The Environmental Protection Agecncy has made some progress in their adoption of Virtual Earth geospatial platform for their mapping applications. Virtual Earth is now allowing users to plot locations of organizations and sites of interest within the EPA's Envirofacts Data Warehouse site. This site has been in existence since 1995 and allows users to get environmental information on organizations, such as: permits ... submitted reports ...waste, pollution, or chemicals discharged, etc.

Navigating the site is a bit complex. There are a lot of forms on the front end that allow the user to specify variables before searching and ultimately mapping the retrieved data. The application could benefit from having Virtual Earth on the front end to allow users to search the information they seek through data layers on the map, starting from a broad view of information and eventually drilling down on a specific location or facility to get particulars. I spoke with Pat Garvey, manager of the Facility Registry System at the EPA, about this who conceded that in their initial efforts to leverage Virtual Earth maps, developers have basically "plugged" Virtual Earth into how the EPA currently does business, partly because their database contains on the order of 2.2 million unique locations that includes a lot of dry cleaners and gas stations--facilities that most users aren't interested in and would congest a map.* Pat acknowledged that using the site for a new user can be kind of daunting but that the environmental community that has been using the system for some time would find the current inclusion of the Virtual Earth maps a great enhancement. He added that he expects they will next look to use Virtual Earth more on the front end.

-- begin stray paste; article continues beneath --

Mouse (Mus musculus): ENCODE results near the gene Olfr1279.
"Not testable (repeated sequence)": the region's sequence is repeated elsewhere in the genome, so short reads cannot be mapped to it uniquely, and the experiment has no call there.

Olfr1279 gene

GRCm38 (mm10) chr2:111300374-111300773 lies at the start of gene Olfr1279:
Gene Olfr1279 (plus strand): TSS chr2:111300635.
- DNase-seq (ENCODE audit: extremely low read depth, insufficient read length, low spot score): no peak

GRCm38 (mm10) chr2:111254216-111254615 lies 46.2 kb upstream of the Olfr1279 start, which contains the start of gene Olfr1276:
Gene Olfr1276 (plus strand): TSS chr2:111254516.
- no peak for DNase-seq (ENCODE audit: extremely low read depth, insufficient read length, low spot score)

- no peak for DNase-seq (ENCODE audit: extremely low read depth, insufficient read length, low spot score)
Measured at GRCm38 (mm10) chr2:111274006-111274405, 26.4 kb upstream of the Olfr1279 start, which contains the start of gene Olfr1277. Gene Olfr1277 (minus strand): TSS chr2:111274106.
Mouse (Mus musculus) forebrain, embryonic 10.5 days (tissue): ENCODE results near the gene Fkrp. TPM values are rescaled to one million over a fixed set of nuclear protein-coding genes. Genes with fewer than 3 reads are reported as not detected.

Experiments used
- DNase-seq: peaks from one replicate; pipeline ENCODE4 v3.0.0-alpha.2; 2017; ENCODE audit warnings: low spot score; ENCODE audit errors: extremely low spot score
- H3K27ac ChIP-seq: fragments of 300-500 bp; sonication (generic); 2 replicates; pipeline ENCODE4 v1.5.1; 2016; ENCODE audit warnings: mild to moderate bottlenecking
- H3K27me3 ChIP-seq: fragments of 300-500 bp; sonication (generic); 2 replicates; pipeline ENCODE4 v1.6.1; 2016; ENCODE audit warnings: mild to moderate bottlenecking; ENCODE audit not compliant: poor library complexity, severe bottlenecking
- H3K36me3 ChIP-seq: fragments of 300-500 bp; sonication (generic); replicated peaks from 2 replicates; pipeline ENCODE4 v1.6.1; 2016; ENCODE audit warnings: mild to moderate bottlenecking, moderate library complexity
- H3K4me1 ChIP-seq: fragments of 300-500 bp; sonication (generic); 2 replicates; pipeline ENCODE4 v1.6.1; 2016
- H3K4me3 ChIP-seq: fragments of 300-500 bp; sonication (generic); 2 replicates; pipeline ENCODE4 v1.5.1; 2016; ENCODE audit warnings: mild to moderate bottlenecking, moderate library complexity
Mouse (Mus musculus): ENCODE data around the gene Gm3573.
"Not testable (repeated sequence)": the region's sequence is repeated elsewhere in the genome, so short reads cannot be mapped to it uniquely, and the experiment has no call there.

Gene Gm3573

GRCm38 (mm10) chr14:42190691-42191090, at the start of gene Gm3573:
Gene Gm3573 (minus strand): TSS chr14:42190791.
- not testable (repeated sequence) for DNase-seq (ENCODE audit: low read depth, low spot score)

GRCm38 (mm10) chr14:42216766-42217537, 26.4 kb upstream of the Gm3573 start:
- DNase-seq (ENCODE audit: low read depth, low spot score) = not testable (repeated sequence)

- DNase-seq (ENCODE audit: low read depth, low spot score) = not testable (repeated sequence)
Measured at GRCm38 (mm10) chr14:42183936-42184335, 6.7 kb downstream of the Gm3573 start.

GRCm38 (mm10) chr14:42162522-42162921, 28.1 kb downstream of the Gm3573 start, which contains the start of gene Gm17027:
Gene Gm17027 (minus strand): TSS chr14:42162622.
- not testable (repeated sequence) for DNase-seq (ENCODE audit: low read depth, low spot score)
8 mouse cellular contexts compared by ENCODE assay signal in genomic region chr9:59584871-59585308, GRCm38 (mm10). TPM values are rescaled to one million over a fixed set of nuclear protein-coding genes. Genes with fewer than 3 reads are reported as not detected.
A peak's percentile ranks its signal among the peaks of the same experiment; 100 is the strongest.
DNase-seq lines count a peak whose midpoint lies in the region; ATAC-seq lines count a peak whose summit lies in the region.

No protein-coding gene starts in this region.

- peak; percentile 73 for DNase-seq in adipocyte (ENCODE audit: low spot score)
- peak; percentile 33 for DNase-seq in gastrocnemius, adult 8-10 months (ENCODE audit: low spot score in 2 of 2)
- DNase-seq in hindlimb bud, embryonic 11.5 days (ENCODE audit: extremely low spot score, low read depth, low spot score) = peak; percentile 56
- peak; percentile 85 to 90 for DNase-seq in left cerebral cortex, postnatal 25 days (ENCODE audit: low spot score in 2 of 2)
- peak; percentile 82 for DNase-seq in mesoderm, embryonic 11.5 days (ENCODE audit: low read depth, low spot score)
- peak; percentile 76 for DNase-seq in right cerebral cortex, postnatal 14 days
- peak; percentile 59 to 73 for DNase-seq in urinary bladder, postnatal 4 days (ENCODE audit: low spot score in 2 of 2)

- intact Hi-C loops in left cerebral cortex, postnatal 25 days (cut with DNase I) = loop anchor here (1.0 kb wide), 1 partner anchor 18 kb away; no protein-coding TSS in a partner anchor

I must say I am impressed by the speed of the system. While the system seems designed for mapping selected facilities, it also returns other locations and points of interest surrounding the targeted facility. This can be a lot of data returned and it is pretty quick.

As an example, when you hit the Envirofacts site, and click on Queries, you will get a drop-down box that looks like this:


I am unsure if all the pages from the Queries have been built out on Virtual Earth. Those that I tried did. If you click on FRS (Facility Registry System), you will get a form to specify the type of query you would like to perform. Just to get an idea, I suggest that you enter a zip code in the Geography Search Zip Code box. For this example, I will enter 90022, a Los Angeles zip code (have to believe there would be a lot of data for that area). Click on Search at the page bottom. This returns a tabular page of facilities for that zip code. Clicking on any one of the organizations listed--for this example I will choose CHEMRICH LABORATORIES INC--returns a report for the facility with hyperlinked fields for detailed information AND ... a button at the bottom to Map this Facility, which displays a map with the selected facility indicated by a star and surrounding facilities, identified by the Legend, also mapped with corresponding data when you hover over with your mouse. Hyperlinks in the details windows allow you to see profiles and reports for the facility or site of interest.


Give it a try. I think you will also find the speed most impressive, given the sheer amount of data a query returns.

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